Code for early launch products is, in my experience, some of the most fucked up, horrible, over- or under-engineered, hacky, buggy, usually platform-specific and NIH covered hot mess.

Strong dependencies on half-assed internal data structures, stretch marks everywhere (“we did it like this because we had time pressure, and it was wrong, and now we cant get rid of it”), weird protocols (“we will just use a stringly-typed header for our high performance TCP communications, its easier to debug!”), lack of documentation (“no bro, the code is the documentation!”), and very little if any devops or testing (lol testing).

… And that’s okay.

Thats good that way, otherwise products would never be launched. Thats why a lot of engineers will not launch a product, ever - their standards are too high and theyre too hung up on doing it right, that their window of opportunity for their niche fade. The one thing I haven’t seen a single startup or upcoming product struggle with is quickly churning out a lot of code that mostly/fully does the job and sells.

My point? Early products rarely struggle with churning out large amounts of code.

Unless AI can replace engineers like me, half of who’s job experience is cleaning up, streamlining and refactoring these “quick launch” codebases, in order to make the code last even if core engineers leave and to make onboarding easier, we are NOT going to see new products launch and persist purely by one person and some AI, and stay and stand the test of time.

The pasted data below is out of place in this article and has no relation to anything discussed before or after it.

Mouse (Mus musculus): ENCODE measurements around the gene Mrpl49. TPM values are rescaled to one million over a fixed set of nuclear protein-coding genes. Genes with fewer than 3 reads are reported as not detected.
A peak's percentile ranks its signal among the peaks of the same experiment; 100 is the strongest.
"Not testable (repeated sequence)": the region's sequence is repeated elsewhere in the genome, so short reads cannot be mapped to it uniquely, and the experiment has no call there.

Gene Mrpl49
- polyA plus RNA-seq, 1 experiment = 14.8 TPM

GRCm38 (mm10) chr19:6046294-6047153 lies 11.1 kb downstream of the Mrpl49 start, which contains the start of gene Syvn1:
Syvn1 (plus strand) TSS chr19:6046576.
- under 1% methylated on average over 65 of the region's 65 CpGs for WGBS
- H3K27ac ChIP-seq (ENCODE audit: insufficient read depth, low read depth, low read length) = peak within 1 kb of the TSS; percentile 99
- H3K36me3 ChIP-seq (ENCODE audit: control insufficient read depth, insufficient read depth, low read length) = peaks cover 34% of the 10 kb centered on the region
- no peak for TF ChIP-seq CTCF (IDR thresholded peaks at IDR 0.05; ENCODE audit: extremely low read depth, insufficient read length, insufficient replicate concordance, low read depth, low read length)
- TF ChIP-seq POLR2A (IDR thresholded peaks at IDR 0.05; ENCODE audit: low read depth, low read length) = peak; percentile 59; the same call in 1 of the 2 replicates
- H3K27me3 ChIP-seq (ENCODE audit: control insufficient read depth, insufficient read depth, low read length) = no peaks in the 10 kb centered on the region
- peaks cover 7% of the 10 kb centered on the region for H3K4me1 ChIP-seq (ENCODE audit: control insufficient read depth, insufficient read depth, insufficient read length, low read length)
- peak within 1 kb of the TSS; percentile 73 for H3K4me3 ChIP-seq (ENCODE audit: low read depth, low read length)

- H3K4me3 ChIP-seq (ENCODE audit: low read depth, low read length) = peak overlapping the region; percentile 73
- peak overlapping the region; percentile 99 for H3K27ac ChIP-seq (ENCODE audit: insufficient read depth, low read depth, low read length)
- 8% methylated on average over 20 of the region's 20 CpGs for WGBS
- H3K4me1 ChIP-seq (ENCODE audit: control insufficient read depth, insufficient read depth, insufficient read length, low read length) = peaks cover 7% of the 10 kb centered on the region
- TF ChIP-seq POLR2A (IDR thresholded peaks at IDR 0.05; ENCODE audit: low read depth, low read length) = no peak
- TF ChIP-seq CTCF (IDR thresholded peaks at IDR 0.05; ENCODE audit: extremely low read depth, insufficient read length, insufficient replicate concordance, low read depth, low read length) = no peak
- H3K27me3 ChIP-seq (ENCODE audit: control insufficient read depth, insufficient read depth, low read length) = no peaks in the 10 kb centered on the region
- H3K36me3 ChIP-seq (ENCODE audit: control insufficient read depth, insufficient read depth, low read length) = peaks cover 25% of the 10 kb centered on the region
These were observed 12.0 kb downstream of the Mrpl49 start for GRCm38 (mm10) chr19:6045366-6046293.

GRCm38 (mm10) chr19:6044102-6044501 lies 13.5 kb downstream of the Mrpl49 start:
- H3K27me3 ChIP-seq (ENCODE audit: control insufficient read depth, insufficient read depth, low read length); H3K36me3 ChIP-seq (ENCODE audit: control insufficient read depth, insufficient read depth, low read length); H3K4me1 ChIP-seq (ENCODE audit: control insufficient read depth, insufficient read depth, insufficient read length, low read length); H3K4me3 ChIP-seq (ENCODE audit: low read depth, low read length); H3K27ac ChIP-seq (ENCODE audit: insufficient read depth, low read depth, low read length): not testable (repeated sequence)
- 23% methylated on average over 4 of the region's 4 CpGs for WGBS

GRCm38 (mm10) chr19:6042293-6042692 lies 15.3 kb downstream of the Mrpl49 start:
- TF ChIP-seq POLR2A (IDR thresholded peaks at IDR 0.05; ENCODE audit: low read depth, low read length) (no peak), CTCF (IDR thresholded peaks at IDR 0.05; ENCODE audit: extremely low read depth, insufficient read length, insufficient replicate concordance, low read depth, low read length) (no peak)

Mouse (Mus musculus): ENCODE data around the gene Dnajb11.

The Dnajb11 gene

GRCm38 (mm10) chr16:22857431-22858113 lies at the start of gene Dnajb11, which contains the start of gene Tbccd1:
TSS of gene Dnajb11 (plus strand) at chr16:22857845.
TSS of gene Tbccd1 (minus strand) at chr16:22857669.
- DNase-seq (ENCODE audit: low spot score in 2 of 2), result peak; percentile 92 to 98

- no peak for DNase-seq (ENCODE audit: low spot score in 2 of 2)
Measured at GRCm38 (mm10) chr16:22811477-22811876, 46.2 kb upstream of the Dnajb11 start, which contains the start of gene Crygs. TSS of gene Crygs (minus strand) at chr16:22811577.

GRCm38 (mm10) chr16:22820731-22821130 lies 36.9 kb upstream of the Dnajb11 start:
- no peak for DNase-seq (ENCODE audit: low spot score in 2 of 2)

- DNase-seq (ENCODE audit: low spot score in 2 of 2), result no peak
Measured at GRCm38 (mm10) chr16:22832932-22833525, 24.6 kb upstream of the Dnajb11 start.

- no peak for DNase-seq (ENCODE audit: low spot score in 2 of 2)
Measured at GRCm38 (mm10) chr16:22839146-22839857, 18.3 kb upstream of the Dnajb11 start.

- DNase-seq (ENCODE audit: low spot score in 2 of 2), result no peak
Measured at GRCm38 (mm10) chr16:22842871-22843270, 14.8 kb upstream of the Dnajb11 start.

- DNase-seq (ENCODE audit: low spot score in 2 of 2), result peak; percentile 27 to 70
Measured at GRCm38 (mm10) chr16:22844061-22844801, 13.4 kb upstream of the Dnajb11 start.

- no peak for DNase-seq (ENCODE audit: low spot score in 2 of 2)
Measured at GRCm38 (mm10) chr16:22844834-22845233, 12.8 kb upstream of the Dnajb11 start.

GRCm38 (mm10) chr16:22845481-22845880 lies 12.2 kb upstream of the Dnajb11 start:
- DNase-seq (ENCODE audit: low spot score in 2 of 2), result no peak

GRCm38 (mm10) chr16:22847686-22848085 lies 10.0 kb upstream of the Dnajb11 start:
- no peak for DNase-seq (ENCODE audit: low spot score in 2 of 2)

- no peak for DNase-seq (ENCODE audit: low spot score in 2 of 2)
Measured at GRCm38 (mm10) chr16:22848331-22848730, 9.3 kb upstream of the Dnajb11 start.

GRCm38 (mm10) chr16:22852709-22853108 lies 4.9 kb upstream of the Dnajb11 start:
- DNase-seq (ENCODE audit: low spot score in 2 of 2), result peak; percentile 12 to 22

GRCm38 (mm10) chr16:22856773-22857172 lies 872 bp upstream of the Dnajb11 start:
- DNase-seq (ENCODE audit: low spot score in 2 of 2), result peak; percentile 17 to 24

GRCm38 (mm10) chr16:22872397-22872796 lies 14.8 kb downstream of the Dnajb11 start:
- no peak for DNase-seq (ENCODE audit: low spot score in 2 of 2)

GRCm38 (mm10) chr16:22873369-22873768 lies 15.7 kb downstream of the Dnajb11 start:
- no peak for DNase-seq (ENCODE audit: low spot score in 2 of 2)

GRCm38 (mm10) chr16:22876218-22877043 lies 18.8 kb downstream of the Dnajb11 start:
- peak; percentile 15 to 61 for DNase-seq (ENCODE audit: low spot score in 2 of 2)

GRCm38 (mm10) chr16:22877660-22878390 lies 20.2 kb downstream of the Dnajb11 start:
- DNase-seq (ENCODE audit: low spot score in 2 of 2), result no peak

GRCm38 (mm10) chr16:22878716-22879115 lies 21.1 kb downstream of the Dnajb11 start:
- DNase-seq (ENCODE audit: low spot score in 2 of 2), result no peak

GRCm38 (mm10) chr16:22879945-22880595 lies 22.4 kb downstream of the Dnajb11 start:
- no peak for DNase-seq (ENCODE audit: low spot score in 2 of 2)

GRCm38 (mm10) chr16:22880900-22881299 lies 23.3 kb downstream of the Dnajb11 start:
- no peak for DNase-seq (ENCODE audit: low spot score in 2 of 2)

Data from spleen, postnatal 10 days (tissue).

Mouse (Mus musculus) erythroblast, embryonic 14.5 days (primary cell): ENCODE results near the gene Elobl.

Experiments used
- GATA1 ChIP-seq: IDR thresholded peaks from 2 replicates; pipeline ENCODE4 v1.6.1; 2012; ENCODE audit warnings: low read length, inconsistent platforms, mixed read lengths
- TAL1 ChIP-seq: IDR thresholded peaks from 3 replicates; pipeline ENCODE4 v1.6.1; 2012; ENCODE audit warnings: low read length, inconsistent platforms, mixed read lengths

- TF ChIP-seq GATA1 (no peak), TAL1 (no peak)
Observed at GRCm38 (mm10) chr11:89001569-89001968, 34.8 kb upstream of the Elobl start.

It’s about that second step - what do we do once we have launched? Its not considered until that moment arrives. Launch of the product happens, and suddenly, the main goal is achieved. Customers come, users sign up, and the bug reports start coming in - and this is one of the few points where the product and the team can fail.

Hire some good engineers, and for the love of god, write documentation. AI helps, but it won’t replace good engineers yet.

The disclaimer

If I haven’t been clear, let me be clear now: Not nearly every product launch / startup / early software company is like this. There are products which are launched by engineers who can both churn out a lof of code, and with high code quality.

In my experience, thats a minority, though.

You can hire me to take a look at your code base, DevOps etc. and offer advice, concrete suggestions and refactor/redesign code here: